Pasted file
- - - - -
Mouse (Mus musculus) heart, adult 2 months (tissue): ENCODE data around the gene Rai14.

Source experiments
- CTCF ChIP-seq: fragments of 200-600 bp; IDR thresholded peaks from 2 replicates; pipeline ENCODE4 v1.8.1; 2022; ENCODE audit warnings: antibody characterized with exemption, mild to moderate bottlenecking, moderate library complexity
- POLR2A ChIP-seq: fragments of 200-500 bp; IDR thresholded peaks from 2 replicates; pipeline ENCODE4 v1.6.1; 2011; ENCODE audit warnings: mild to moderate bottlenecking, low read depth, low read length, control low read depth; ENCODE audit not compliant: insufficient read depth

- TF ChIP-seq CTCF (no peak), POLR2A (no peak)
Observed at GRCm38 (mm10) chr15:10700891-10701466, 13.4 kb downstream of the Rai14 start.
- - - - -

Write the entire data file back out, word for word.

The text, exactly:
Mouse (Mus musculus) heart, adult 2 months (tissue): ENCODE data around the gene Rai14.

Source experiments
- CTCF ChIP-seq: fragments of 200-600 bp; IDR thresholded peaks from 2 replicates; pipeline ENCODE4 v1.8.1; 2022; ENCODE audit warnings: antibody characterized with exemption, mild to moderate bottlenecking, moderate library complexity
- POLR2A ChIP-seq: fragments of 200-500 bp; IDR thresholded peaks from 2 replicates; pipeline ENCODE4 v1.6.1; 2011; ENCODE audit warnings: mild to moderate bottlenecking, low read depth, low read length, control low read depth; ENCODE audit not compliant: insufficient read depth

- TF ChIP-seq CTCF (no peak), POLR2A (no peak)
Observed at GRCm38 (mm10) chr15:10700891-10701466, 13.4 kb downstream of the Rai14 start.